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The biology of Dasineura dielsi Rübsaamen (Diptera: Cecidomyiidae) in relation to the biological control of Acacia cyclops (Mimosaceae) in South Africa

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Abstract 

Acacia cyclops is an invasive Australian tree in South Africa and a target for biological control using seed-reducing agents. In southern Australia, two gall-forming Cecidomyiidae, Dasineura dielsi (Small Fluted Galler) and Asphondylia sp., develop on the flowers and seeds of A. cyclops, respectively. The larvae of D. dielsi form woody fluted galls on the ovaries of flowers and prevent the development of fruit. Immature Asphondylia sp. develop in the loculi of green fruit and destroy developing seeds. Dasineura dielsi was selected as a biological control candidate for A. cyclops in South Africa and was approved for official release after host specificity evaluation and consideration of potential conflicts of interest. Dasineura dielsi naturalised in South Africa in 2001 and after 3 years dispersed up to 450 km from a single population at Stellenbosch, Western Cape. At sites where D. dielsi has been present longest, high gall densities occur on A. cyclops during the peak flower season in summer. Four hymenopterans, ?Synopeas sp., Mesopolobus sp., Torymus sp. and an unidentified Platygastridae, were reared from D. dielsi galls and are suspected parasitoids of the cecidomyiid, with incidence levels less than 10%. Monitoring is required to evaluate trends in the population status of D. dielsi, its parasitoids and seed production of A. cyclops. Importantly, field monitoring should determine the extent and nature of possible competitive interactions between D. dielsi and an introduced seed-feeding weevil, Melanterius servulus.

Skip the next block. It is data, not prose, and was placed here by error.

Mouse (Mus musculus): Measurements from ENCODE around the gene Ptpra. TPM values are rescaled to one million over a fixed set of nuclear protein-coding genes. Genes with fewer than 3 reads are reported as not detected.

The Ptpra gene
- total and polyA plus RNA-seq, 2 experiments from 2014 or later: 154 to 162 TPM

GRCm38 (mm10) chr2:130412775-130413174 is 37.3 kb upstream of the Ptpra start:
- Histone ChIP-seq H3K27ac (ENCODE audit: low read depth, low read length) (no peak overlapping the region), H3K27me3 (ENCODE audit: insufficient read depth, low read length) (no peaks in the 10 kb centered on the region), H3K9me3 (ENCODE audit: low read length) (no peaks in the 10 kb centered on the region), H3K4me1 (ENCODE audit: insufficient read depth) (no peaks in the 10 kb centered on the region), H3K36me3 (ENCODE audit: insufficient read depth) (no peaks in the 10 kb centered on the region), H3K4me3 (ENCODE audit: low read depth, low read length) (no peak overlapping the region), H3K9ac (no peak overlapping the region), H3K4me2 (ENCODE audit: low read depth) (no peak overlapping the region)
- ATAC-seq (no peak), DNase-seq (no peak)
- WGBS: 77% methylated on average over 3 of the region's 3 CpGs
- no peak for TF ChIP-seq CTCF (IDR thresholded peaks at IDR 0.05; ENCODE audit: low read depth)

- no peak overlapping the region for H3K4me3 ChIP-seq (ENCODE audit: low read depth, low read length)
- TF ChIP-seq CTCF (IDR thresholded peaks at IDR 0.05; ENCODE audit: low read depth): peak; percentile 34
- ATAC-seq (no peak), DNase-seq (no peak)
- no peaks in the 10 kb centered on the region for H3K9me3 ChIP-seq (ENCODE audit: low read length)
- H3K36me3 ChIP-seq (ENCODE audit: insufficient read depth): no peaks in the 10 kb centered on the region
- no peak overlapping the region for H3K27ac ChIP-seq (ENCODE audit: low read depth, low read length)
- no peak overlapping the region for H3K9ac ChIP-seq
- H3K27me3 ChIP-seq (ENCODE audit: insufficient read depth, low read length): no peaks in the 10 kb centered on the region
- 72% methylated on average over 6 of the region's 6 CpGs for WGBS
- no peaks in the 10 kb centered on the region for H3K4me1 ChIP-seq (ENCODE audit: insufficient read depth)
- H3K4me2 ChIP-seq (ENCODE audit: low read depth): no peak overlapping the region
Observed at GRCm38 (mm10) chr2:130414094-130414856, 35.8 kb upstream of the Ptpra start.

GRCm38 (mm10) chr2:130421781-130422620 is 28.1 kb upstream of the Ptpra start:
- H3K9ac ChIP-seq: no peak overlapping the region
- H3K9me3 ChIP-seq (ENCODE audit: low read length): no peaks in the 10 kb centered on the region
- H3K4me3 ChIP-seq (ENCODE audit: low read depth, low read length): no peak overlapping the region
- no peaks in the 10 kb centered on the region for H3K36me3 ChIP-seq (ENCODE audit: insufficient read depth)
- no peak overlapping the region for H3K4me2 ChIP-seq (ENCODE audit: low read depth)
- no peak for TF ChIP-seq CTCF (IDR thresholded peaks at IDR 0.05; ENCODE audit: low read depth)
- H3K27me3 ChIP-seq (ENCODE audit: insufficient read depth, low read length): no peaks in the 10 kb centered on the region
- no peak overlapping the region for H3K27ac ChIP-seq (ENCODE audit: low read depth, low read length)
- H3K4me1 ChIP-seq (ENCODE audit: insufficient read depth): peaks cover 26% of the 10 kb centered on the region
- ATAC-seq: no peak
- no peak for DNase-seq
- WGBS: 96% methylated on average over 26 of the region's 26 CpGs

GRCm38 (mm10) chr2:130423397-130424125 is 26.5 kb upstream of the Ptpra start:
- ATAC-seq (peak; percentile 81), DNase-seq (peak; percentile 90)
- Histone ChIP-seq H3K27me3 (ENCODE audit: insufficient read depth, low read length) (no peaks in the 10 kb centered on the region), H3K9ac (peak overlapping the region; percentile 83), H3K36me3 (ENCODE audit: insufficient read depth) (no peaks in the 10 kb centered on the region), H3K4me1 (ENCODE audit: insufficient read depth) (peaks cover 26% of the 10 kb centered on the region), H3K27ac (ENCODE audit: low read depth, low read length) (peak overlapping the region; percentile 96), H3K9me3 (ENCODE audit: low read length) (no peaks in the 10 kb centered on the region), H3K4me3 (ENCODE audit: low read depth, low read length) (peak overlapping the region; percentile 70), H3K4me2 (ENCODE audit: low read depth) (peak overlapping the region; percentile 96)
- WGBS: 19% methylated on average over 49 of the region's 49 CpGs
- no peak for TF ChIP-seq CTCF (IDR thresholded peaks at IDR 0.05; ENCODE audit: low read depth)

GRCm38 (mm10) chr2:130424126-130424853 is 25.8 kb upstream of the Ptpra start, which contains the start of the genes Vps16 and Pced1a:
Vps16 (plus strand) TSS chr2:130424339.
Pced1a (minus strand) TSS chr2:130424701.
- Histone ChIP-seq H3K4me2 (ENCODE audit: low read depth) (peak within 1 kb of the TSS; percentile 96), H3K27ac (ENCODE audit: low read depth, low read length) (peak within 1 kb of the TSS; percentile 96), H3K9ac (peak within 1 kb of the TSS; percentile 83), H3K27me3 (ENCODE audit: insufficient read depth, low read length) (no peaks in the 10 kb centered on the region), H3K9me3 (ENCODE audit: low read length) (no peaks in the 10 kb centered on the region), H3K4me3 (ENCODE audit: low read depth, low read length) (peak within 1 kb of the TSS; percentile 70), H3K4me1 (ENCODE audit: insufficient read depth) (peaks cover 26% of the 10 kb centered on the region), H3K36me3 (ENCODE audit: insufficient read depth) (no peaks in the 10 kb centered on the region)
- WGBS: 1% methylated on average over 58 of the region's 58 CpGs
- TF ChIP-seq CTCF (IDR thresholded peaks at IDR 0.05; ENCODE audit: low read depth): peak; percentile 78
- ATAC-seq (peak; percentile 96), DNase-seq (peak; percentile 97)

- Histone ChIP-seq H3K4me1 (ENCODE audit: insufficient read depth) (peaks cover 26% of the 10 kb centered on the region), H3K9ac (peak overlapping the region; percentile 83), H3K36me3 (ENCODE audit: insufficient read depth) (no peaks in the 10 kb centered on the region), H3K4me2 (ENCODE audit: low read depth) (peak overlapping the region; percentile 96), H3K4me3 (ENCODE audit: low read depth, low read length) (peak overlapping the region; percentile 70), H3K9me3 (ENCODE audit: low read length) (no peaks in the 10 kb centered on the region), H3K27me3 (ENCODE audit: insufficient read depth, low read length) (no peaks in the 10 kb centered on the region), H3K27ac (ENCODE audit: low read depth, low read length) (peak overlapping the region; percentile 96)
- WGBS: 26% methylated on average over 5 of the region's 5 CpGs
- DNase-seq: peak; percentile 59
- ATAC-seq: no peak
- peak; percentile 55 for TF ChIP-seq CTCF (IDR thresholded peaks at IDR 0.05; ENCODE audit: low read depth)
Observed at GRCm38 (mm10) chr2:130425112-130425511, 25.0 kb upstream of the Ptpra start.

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Keywords: Asphondylia; Australia; biocontrol; biological control agent; gall midge

Document Type: Research Article

Publication date: November 1, 2005

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